Wednesday, 21 January 2015

Baby Tortoises Hatched on Pinzon Island

Pinzon Saddleback
Tortoise
What a wonderful success for conservation efforts in the Galapagos! Scientists and conservationists are reporting that the saddleback tortoises on Pinzon Island have been saved.

I've talked before about unwanted introduced species in Galapagos and efforts to eradicate them. One of the most invasive of these species were rats. They've been around for centuries really. Most likely, they were brought here on pirate ships. The ships layed anchor, the rats left the boat and swam to shore and there, they lived and dined like kings, particularly on the youngest of our species. Tortoises hatchlings, sadly, made a delicious meal and, as the babies died, so did the species. This was true in many places, particularly on Pinzon Island.
In fact, scientists had concluded that no tortoises have hatched on Pinzon for more than 150 years! In an effort to restore the Pinzon tortoise, in 2012 the Galapagos Conservancy had helicopters cover the island with poison that would impact only the rats. And, now there is proof that it has worked. There is ample evidence that the rat population has been eradicated for good.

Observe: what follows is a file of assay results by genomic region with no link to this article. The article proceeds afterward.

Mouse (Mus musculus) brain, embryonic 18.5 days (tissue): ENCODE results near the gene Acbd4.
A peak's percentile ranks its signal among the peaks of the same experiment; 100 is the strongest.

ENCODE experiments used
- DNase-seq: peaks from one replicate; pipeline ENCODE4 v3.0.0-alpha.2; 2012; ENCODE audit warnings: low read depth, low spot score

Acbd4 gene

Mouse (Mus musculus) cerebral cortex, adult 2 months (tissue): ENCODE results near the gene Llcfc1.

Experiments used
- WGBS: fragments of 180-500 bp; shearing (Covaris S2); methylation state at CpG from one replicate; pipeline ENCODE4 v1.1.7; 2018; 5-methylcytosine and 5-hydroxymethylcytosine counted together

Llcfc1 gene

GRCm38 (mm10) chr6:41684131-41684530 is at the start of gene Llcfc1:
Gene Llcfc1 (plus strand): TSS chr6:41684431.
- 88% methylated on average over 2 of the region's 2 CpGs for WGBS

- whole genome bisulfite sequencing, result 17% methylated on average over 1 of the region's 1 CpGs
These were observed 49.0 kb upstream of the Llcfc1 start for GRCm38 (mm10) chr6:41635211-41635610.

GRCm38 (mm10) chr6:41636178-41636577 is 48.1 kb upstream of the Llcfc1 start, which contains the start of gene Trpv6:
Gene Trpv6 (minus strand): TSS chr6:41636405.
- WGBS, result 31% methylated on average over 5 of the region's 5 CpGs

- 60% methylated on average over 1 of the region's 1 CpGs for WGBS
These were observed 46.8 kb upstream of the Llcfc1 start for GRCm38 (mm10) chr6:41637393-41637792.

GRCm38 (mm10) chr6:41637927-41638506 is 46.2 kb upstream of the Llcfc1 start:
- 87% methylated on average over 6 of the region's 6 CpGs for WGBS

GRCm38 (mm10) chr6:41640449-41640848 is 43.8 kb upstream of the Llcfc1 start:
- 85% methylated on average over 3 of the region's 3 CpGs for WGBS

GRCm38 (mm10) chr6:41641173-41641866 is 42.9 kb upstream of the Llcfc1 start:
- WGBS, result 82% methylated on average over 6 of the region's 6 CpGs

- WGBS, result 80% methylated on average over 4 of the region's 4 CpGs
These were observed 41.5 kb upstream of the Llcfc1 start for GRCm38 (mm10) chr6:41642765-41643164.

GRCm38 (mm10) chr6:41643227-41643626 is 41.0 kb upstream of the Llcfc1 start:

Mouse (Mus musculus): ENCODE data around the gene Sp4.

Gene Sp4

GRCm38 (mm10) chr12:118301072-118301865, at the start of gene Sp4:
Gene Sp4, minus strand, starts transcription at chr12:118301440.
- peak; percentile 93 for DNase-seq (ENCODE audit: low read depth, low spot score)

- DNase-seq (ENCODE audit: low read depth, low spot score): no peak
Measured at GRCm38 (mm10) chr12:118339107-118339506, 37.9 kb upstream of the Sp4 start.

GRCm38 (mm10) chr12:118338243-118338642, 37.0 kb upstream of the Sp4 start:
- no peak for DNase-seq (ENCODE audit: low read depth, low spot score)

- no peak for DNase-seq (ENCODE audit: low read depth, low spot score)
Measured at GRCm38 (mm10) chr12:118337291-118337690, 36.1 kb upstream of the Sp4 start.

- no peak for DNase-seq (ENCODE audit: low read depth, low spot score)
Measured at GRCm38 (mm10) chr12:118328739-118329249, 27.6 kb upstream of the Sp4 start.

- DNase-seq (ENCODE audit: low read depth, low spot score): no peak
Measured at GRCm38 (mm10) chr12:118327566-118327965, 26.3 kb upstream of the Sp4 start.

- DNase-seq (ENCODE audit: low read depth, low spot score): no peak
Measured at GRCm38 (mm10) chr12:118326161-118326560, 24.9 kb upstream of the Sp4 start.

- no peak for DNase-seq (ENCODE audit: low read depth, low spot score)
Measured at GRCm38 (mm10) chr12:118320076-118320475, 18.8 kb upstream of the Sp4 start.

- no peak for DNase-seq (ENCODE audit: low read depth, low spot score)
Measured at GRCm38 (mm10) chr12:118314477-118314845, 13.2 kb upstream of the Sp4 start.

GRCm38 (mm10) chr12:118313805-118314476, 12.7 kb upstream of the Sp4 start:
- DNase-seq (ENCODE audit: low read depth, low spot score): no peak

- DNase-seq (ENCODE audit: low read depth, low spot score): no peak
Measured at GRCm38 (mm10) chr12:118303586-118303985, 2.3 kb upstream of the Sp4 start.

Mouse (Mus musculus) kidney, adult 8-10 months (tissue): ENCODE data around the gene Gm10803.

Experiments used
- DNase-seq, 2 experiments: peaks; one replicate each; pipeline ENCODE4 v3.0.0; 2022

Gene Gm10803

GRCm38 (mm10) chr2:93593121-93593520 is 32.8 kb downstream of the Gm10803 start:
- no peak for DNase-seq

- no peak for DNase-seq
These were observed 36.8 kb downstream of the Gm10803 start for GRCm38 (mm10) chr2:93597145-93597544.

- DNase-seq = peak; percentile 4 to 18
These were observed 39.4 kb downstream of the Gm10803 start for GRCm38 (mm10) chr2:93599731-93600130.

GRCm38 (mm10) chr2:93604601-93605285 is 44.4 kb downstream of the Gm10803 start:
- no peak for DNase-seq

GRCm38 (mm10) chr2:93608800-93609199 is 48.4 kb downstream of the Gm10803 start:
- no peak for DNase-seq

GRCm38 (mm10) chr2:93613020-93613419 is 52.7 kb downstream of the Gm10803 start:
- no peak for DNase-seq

Pinzon Hatchling
And what is that evidence? It's 10, tiny newly hatched saddleback tortoises!  And not only that, because of the difficultly finding these tiny hatchlings (they are camouflaged by and hidden under loose lumps of lava) there are probably many more. In fact, in the account of their findings in Nature magazine, scientists say, "By the end of our trip, the team had encountered over 300 tortoises, resulting in an overall population estimate of well over 500, nearly tripling of the population from the 100-200 very old individuals encountered on Pinzon when the Galapagos National Park was established in 1959."

Here's a little background on Pinzon Island, an island in the middle of the archipelago with no visitor sites. It was named for the brothers Pinzón, captains of the Pinta and Niña on Columbus' voyage to the New World. It is very isolated and because it is uninhabitable due to its rocks and spiny vegetation is also known as Devil's Island. It has a high elevation and is subject to the heavy mists that occur throughout Galapagos during the dry season here. On Pinzon one might encounter Darwin finches, Galapagos Doves, Galapagos Hawks, snakes and specialized lava lizards, as well as the endemic Pinzon Island tortoise. 

Some of Pinzon's wildlife species:




You can read more about Pinzon Island, conservation efforts and surrounding sites by visiting the Galapagos Conservancy site at http://www.galapagos.org/about_galapagos/pinzon/.

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